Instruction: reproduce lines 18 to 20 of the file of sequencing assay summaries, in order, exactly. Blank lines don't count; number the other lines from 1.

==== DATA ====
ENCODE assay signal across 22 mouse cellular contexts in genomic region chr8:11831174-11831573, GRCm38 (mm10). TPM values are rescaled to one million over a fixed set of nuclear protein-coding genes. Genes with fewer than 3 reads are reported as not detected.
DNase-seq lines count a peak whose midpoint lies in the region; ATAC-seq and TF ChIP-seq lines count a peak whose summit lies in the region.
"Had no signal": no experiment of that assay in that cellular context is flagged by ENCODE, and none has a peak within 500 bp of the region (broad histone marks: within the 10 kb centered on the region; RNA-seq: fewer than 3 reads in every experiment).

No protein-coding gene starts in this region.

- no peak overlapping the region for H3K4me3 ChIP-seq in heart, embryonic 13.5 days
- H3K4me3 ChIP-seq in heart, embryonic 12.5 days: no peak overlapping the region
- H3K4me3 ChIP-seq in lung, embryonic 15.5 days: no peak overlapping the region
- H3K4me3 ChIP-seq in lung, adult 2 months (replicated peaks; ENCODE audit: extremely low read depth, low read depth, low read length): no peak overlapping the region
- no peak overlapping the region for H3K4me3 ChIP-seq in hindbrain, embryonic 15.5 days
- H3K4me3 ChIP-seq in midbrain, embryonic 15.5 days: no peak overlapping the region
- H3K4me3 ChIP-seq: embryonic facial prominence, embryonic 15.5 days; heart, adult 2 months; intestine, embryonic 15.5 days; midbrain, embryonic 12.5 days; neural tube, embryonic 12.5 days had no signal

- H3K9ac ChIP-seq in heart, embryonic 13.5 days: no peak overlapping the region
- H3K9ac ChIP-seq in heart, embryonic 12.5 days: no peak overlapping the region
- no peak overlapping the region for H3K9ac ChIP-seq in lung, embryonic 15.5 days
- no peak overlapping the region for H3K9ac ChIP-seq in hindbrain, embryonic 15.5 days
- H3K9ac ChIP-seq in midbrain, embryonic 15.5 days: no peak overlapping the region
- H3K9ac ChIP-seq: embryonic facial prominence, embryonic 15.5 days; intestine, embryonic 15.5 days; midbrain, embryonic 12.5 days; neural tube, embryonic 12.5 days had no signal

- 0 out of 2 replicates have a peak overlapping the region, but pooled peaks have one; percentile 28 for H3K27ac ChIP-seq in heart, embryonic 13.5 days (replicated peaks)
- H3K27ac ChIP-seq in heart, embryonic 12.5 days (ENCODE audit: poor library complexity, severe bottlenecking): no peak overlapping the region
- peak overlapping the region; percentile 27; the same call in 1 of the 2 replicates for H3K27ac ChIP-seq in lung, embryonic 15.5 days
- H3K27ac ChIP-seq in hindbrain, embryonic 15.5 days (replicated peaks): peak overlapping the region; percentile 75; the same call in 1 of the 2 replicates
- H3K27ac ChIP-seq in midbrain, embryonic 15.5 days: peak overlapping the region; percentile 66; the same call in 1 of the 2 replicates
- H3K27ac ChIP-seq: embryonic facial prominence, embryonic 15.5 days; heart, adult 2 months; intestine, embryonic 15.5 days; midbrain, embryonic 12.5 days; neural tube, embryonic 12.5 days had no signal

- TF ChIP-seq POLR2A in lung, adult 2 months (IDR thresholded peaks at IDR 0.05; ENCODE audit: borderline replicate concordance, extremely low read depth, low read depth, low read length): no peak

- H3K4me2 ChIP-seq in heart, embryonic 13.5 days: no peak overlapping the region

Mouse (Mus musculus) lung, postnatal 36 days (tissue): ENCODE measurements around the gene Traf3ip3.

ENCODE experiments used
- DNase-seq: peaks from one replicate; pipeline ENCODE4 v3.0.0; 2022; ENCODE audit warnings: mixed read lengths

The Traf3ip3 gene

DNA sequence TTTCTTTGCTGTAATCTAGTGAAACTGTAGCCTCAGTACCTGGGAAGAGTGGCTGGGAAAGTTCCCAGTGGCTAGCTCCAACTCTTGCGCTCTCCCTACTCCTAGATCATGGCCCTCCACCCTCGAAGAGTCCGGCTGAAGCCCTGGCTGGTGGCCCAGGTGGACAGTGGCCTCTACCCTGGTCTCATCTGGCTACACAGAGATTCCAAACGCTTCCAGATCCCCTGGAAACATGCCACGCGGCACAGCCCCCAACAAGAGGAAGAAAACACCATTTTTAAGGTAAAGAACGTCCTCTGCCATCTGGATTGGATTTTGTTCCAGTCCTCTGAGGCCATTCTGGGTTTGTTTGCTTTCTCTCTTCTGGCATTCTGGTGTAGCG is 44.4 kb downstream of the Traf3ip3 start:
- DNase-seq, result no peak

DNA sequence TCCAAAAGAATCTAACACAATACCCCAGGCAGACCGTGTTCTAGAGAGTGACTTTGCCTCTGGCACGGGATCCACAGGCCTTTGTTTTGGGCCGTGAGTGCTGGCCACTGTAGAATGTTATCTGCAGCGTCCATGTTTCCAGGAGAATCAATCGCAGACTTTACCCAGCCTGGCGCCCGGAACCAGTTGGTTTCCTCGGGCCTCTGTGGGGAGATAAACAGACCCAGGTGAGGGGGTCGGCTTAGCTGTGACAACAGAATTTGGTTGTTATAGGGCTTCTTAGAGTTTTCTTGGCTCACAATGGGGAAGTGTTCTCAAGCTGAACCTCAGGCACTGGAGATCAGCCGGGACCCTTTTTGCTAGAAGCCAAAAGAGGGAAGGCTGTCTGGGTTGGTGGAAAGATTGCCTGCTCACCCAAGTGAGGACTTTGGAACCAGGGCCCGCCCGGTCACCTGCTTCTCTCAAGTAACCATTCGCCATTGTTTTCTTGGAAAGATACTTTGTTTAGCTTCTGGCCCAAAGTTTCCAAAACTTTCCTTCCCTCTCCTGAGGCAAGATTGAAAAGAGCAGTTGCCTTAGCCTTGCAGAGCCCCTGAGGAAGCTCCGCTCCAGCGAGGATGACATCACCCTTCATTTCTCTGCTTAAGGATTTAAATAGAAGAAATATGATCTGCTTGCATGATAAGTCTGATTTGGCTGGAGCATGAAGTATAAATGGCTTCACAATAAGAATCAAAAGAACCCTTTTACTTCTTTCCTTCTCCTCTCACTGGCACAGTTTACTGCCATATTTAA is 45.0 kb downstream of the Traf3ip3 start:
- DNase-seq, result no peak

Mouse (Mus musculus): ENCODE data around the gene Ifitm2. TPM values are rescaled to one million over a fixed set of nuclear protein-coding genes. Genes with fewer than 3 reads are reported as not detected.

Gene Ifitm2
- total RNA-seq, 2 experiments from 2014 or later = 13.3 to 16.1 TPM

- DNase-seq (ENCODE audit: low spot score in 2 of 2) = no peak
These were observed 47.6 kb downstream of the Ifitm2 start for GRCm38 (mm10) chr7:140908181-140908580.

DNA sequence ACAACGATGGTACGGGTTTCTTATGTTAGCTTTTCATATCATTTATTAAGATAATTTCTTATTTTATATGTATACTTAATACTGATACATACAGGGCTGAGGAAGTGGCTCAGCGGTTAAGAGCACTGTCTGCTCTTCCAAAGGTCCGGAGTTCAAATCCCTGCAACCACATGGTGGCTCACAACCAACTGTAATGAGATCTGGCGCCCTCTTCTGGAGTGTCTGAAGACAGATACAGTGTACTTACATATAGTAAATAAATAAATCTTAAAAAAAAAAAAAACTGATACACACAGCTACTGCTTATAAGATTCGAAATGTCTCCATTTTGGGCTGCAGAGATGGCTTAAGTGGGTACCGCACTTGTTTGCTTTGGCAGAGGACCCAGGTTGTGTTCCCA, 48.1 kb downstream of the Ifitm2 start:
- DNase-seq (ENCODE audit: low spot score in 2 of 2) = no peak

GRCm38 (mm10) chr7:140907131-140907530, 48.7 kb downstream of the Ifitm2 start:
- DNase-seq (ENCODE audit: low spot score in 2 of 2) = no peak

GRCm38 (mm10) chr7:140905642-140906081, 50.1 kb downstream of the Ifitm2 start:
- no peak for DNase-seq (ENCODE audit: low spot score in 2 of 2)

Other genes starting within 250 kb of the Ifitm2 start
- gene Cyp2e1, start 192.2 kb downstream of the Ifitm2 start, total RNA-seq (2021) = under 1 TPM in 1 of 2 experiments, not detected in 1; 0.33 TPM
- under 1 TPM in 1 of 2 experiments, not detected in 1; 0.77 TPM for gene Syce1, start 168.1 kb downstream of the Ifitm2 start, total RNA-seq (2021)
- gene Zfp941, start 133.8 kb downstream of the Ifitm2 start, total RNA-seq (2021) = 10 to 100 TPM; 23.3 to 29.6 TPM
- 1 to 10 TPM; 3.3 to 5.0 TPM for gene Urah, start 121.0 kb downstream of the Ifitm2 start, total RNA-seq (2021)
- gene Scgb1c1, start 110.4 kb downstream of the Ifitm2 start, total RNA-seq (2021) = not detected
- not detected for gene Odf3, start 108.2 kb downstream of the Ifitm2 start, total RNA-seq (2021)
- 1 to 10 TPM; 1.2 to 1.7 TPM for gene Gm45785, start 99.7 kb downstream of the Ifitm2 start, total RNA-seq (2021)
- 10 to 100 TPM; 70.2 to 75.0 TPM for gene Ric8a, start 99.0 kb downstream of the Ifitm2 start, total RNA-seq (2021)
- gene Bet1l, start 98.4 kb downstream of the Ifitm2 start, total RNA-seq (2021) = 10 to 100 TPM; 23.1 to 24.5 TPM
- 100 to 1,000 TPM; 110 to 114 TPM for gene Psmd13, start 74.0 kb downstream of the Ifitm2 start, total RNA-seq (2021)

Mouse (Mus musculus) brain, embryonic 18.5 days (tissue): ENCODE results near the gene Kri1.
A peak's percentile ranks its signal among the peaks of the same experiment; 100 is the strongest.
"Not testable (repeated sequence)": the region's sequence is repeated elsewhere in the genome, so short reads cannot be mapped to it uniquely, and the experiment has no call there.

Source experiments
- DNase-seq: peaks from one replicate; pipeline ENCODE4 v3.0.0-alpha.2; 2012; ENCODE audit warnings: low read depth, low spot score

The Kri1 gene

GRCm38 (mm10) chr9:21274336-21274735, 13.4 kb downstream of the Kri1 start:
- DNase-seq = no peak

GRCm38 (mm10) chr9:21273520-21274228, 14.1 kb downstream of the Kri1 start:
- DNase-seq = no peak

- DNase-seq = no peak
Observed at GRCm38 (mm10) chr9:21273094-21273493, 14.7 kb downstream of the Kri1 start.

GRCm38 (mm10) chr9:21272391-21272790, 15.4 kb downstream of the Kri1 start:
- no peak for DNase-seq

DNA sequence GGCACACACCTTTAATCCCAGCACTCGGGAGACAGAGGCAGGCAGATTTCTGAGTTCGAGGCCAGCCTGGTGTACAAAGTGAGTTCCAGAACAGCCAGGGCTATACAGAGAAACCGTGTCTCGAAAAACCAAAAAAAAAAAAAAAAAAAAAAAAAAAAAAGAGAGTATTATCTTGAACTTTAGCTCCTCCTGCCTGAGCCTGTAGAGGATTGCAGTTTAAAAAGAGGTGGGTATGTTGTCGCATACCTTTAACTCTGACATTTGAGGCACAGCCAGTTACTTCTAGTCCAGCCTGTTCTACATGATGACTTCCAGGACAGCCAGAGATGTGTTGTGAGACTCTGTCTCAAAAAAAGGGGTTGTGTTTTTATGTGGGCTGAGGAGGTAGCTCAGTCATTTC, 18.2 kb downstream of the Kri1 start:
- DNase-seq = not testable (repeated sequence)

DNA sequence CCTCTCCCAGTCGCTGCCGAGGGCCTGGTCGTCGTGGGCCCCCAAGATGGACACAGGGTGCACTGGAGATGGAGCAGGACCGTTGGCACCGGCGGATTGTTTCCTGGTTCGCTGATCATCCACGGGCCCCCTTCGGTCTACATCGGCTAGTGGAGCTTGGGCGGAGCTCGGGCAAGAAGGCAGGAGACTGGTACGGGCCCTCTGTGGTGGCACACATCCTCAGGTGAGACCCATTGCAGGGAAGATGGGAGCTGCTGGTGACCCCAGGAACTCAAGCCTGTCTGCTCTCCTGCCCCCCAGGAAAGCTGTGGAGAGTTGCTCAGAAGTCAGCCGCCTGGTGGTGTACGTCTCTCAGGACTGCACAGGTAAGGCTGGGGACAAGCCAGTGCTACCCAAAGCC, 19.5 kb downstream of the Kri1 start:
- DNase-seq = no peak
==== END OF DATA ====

- 0 out of 2 replicates have a peak overlapping the region, but pooled peaks have one; percentile 28 for H3K27ac ChIP-seq in heart, embryonic 13.5 days (replicated peaks)
- H3K27ac ChIP-seq in heart, embryonic 12.5 days (ENCODE audit: poor library complexity, severe bottlenecking): no peak overlapping the region
- peak overlapping the region; percentile 27; the same call in 1 of the 2 replicates for H3K27ac ChIP-seq in lung, embryonic 15.5 days